From the beginning of his Christian life in 1785 until he died in 1833, Wilberforce lived off the “great doctrines of the gospel,” especially the doctrine of justification by faith alone based on the blood and righteousness of Jesus Christ. This is where he fed his joy. Because of these truths, “when all around him is dark and stormy, he can lift up an eye to Heaven, radiant with hope and glistening with gratitude.”13 The joy of the Lord became his strength (Neh. 8:10). And in this strength he pressed on in the cause of abolishing the slave trade until he had the victory.
Therefore, in all our zeal today for racial harmony, or the sanctity of human life, or the building of a moral culture, let us not forget these lessons: Never minimize the central place of God-centered, Christ-exalting doctrine; labor to be indomitably joyful in all that God is for us in Christ by trusting his great finished work; and never be idle in doing good—that men may see our good deeds and give glory to our Father who is in heaven (Matt. 5:16).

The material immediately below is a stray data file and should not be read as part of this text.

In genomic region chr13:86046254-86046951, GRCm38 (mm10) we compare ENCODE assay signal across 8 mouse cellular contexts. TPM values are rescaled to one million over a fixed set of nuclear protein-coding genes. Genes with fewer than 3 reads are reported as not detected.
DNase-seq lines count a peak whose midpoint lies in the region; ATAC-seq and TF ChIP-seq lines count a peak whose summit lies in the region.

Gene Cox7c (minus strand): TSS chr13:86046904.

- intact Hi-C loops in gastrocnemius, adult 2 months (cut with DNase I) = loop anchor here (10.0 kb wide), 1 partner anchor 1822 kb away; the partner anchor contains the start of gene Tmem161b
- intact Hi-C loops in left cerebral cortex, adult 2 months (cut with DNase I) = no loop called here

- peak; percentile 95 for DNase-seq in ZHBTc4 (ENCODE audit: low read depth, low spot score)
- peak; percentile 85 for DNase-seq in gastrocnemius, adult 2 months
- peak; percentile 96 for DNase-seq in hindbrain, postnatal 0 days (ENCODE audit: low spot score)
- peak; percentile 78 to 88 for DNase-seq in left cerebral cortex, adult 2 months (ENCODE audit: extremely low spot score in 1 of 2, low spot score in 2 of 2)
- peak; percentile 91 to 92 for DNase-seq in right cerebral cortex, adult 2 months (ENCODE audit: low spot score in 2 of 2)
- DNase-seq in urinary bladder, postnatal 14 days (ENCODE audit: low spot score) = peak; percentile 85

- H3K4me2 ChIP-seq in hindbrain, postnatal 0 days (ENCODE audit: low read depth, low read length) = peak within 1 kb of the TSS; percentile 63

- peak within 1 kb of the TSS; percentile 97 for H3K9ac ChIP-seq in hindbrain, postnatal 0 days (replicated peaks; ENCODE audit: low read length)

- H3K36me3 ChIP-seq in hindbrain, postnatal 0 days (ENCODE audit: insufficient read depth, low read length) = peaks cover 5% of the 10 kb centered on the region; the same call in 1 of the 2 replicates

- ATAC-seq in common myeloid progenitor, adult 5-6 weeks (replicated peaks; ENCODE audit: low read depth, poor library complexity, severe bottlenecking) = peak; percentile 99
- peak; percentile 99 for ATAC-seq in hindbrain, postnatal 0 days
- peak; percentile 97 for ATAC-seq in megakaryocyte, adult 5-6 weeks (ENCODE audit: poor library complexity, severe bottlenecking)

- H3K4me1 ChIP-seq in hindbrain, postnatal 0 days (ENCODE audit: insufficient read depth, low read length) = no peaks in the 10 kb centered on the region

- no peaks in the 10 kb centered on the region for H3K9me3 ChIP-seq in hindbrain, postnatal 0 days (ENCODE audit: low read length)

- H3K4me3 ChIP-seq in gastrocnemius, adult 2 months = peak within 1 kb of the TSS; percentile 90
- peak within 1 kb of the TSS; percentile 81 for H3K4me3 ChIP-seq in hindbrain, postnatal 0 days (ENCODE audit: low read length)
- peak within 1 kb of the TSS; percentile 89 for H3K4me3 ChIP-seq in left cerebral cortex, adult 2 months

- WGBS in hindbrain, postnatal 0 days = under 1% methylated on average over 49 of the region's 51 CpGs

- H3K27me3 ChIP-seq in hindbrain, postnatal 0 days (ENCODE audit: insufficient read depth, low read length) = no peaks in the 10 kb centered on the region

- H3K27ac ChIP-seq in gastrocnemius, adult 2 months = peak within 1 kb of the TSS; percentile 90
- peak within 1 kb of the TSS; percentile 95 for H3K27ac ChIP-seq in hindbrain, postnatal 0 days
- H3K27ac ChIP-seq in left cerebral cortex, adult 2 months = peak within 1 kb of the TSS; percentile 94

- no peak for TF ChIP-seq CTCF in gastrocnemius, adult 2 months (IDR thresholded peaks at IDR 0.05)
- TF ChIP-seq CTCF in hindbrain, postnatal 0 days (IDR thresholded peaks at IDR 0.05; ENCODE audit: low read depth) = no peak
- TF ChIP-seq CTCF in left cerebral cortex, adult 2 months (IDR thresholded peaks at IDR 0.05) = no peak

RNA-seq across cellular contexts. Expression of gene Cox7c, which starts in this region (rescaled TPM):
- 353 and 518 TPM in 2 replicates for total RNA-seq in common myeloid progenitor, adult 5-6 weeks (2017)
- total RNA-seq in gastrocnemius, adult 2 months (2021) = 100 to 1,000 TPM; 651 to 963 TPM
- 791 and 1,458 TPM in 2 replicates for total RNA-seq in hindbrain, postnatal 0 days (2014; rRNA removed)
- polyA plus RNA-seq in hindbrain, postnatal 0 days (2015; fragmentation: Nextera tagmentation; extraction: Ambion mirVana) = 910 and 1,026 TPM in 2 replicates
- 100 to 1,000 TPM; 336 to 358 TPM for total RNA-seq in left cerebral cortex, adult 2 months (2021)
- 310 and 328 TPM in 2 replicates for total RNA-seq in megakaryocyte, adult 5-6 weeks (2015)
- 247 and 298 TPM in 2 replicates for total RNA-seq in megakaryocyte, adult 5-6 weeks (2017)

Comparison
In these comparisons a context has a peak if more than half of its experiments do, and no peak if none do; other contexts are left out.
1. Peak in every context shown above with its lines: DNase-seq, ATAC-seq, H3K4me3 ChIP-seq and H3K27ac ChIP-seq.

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Excerpted from Chapter Five of Amazing Grace in the Life of William Wilberforce by John Piper. Copyright © 2007 by John Piper. Used by permission of Crossway Books.
1 Wilberforce, A Practical View of Christianity, 118.
2 Ibid., 170.
3 Ibid., 166-67.
4 Ibid., 182.
5 Ibid., 198.
6 Ibid., 66.
7 Ibid., 64. Emphasis added, but the capitalization is his emphasis.
8 Ibid., 166.
11 Ibid. Capitalization is his.
13 Ibid., 173.